'Delhi ki Beti' on Delhiites' civic sense

By Antara Ghosal , afaqs!, New Delhi | In Advertising | December 23, 2009
A 360-degree multimedia campaign around a mnemonic, 'Delhi ki Beti', has been created by Citizen Dentsu. This is part of the Delhi Government's Civility Campaign, aimed to inculcate civic sense among Delhiites before the Commonwealth Games 2010

Citizen Dentsu, Dentsu India's specialized division for social communication has come up with a 360- degree, multimedia campaign to create civic sense among Delhiites before the Commonwealth Games 2010.

For this, Citizen Dentsu has created a mascot, 'Delhi ki Beti', a 7-year-old girl who loves to live in Delhi. She is concerned about some of the bad habits of the residents of Delhi, and therefore, tries to create awareness through her nursery rhymes.

& #BANNER1 & #Around 20-30 illustrative creatives are on display at bus queue shelters across Delhi. In some of the creatives, Delhi ki Beti talks about the importance of carpools; the harmful effects of plastic bags; the heritage of the historic city; advantages of using solar power and disadvantages of using the mobile while driving.

In others, she advises fellow Delhiites to reduce environmental pollution; not to deface monuments; and not to break queues and traffic rules. She innovatively uses nursery rhymes, such as Twinkle Twinkle Little Star, Hickory Dickory Dock, Humpty Dumpty, and Ding Dong Bell to put forward her points.

All the creatives are aimed at inculcating civic sense, good behaviour and manners among Delhiites.

The campaign has been spun around the old adage, 'Child is the father of man'. A child is believed to be simple at heart, and possess original thinking and unbiased opinions. Therefore, a child can raise genuine concerns, often overlooked or taken for granted by adults. Moreover, when a child criticises and advises, elders cannot but take note of the situation. Also, a female mascot has been chosen to spread the message, so that Delhi's love towards the girl child can be reinstated.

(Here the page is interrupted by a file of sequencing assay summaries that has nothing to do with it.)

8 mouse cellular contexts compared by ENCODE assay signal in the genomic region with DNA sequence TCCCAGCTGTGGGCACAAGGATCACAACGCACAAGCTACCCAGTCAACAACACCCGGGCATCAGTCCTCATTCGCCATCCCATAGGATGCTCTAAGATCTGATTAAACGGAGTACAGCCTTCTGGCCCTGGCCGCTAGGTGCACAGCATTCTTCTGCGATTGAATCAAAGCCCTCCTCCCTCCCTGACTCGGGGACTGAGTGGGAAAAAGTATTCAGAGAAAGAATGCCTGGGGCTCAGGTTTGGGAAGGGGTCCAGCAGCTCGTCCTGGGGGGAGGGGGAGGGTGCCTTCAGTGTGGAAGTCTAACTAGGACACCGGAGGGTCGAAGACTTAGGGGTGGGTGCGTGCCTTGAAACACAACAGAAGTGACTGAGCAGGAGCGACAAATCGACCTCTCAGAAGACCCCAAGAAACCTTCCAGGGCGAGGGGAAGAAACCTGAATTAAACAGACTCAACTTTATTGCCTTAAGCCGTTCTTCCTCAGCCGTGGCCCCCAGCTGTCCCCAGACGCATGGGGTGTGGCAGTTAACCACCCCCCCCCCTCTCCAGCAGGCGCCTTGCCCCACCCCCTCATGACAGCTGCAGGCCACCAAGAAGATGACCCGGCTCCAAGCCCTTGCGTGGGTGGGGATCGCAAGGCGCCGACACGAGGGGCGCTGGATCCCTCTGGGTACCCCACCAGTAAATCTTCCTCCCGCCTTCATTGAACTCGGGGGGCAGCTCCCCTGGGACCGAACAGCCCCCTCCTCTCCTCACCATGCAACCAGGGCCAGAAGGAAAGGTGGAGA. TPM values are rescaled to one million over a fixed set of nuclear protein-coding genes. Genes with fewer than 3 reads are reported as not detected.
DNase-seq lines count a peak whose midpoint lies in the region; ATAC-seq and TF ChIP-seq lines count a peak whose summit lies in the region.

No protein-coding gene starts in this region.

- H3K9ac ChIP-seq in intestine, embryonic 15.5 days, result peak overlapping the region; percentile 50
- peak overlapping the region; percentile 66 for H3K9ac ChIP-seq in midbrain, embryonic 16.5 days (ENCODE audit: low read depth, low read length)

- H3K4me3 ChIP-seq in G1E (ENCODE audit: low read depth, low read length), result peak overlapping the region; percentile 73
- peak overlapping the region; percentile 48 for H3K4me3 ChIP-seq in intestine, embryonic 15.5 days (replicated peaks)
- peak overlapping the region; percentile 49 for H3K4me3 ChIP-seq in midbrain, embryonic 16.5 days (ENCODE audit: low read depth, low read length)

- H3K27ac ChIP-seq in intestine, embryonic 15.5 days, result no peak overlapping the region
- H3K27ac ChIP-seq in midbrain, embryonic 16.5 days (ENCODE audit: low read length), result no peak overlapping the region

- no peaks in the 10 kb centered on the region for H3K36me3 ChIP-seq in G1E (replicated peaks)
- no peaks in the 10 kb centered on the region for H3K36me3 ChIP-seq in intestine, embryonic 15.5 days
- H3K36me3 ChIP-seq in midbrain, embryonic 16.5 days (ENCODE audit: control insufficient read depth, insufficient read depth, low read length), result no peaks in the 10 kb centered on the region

The brief given to Citizen Dentsu by the Delhi Government was that although cityscapes are improving, mindscapes are not. Mindscapes need to be taken care of, in accordance with the changes taking place in the city.

"Changing the mindset of people is a very big task. Lots of brainstorming was involved to find out what would be the best and the most effective way to communicate with Delhiites. We realised that Delhiites would not appreciate any politician, celeb or bureaucrat to advise them about civic sense. But if it's their own daughter who teaches them civic sense, they won't really mind," says Harish Arora, executive creative director, Citizen Dentsu.

Further briefing afaqs! about the creative idea, he says, "As we tell our kids to behave when guests come to our place; the same idea has been utilised here, where we are treating every Delhiite as a kid whom 'Delhi ki Beti' is requesting to behave, as visitors from across the world will come to see us during the Commonwealth Games."

'Come on Delhi' is a three-phased campaign, which will run from mid-December 2009 till the Commonwealth Games in October 2010. The campaign would start with the 'Inform and Inspire' phase, followed by the 'Involve' phase, and conclude with 'Hospitality', the third and final phase.

As of now, the Civility campaign, 'Come on Delhi' can be seen across Delhi on bus queue shelters and billboards. However, it will be intensified with time and will utilize print, radio and TV.

While talking about the expansion of the campaign, PK Tripathi, principal secretary in the Chief Minister's Office, says, "We will intensify the campaign over the next few months and will release money depending on the various media used for it."

He adds, "We have just begun introducing the mascot and the campaign will gradually get intensive and advertisements will appear in newspapers, TV and billboards."